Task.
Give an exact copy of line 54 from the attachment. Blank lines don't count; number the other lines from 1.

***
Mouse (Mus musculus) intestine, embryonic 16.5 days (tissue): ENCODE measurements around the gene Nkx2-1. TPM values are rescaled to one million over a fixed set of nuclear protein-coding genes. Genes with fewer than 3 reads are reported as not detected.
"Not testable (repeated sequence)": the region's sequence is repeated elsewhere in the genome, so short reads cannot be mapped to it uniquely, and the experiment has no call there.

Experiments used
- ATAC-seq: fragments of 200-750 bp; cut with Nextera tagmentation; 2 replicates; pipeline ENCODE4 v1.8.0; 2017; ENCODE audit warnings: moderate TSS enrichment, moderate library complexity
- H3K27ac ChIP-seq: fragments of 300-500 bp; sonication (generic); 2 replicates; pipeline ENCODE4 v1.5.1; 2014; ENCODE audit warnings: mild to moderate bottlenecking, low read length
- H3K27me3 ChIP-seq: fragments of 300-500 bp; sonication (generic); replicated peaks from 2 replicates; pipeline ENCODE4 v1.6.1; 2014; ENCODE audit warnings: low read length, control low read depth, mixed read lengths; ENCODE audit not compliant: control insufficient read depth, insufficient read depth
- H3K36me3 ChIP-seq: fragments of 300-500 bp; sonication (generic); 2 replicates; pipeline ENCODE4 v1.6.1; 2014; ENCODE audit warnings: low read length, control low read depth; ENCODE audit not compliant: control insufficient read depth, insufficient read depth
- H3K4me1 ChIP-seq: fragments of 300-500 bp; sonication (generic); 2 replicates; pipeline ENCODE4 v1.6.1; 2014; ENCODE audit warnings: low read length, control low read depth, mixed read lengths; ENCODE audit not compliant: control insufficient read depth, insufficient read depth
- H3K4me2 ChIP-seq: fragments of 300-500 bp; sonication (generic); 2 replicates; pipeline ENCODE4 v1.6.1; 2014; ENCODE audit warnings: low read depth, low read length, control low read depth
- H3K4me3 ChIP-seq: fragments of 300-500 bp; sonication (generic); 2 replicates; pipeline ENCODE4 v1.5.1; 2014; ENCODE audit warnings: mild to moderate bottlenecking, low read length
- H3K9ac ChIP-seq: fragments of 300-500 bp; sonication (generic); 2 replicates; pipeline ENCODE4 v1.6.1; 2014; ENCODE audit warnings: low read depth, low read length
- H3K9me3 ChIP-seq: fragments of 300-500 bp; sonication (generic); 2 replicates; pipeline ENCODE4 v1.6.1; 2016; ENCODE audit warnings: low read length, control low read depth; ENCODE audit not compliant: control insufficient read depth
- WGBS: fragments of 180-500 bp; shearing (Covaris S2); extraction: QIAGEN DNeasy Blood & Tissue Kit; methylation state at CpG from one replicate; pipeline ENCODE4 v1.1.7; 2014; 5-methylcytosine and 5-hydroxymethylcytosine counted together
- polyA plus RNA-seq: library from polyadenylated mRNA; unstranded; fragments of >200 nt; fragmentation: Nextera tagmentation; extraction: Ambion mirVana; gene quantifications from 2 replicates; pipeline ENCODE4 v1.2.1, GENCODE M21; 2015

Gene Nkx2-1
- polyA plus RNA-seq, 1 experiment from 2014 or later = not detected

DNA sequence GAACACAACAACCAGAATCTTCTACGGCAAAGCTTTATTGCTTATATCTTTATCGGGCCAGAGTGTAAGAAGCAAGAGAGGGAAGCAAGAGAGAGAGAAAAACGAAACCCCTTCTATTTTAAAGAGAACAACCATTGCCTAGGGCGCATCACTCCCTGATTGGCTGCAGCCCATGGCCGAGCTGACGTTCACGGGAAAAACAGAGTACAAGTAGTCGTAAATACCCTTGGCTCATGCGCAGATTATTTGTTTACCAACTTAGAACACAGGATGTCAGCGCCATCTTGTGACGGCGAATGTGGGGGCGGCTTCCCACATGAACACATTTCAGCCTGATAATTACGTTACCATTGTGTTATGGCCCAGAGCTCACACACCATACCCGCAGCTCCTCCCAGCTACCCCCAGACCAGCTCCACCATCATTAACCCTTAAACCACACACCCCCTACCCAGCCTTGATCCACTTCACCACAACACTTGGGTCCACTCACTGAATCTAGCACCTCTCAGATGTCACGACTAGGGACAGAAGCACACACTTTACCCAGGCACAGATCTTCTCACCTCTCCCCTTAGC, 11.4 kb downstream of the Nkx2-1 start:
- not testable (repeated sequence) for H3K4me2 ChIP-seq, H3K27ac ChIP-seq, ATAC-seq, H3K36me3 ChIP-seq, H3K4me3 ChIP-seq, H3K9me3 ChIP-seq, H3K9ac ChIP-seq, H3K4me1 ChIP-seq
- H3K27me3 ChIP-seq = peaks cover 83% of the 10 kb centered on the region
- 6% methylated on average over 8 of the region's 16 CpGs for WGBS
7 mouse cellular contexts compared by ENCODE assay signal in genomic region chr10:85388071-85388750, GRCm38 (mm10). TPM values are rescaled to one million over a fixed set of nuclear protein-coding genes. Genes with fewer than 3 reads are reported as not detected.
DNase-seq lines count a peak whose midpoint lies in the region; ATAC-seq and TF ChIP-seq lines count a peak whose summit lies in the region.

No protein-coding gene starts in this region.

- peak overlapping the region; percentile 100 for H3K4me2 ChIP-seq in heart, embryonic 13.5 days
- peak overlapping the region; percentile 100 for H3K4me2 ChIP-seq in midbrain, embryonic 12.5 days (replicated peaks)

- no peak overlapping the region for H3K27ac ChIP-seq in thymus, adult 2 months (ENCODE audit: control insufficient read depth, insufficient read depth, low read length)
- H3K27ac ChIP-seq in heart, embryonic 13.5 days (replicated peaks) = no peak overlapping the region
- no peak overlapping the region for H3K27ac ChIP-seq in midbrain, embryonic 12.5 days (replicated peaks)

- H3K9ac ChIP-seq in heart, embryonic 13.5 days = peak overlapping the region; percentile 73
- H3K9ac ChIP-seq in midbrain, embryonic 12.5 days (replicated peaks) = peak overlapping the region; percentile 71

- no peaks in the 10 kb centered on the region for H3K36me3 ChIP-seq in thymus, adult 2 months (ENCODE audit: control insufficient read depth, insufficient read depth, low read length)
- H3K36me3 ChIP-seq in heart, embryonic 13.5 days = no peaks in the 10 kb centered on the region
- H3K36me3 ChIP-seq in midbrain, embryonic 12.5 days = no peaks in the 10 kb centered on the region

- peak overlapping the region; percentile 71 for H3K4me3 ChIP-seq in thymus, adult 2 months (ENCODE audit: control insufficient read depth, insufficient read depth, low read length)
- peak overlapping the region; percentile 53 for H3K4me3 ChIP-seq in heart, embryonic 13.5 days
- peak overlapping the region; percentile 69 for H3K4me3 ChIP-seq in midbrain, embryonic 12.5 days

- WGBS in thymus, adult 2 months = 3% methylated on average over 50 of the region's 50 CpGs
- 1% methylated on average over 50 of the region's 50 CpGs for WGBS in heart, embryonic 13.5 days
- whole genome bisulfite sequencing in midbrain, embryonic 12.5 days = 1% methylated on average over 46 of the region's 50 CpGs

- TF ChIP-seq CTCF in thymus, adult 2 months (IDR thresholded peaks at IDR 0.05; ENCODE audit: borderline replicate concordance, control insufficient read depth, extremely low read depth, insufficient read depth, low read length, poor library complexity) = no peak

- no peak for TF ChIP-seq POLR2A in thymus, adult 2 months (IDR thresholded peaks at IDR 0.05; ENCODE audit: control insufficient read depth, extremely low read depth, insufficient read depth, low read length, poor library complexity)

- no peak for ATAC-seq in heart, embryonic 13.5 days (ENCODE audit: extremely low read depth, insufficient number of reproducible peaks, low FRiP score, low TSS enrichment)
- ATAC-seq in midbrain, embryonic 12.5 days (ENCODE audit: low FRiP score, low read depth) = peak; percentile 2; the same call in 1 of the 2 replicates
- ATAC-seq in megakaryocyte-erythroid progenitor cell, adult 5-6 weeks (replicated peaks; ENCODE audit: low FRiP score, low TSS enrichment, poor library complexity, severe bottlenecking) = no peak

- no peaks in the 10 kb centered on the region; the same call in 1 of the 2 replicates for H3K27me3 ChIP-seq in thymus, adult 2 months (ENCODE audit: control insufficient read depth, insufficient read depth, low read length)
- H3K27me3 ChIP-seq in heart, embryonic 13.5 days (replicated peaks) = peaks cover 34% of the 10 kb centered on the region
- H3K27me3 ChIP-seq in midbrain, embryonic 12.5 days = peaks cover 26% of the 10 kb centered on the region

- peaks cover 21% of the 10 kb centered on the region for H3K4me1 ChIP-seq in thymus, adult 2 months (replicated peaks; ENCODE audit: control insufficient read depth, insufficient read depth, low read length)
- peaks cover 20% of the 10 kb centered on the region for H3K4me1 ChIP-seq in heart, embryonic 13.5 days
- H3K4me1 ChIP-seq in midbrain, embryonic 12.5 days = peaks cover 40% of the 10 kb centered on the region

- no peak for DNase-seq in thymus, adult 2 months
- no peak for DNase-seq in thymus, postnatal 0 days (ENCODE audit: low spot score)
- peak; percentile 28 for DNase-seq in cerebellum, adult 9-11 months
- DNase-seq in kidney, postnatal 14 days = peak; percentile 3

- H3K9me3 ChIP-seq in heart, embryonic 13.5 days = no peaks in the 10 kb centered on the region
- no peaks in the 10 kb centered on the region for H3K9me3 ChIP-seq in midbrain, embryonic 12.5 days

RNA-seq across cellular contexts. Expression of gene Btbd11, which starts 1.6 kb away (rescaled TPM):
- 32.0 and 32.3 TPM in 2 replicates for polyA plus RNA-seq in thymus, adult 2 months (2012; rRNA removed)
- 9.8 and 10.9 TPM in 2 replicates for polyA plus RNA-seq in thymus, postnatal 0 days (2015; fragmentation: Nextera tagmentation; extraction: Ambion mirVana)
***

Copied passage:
- DNase-seq in kidney, postnatal 14 days = peak; percentile 3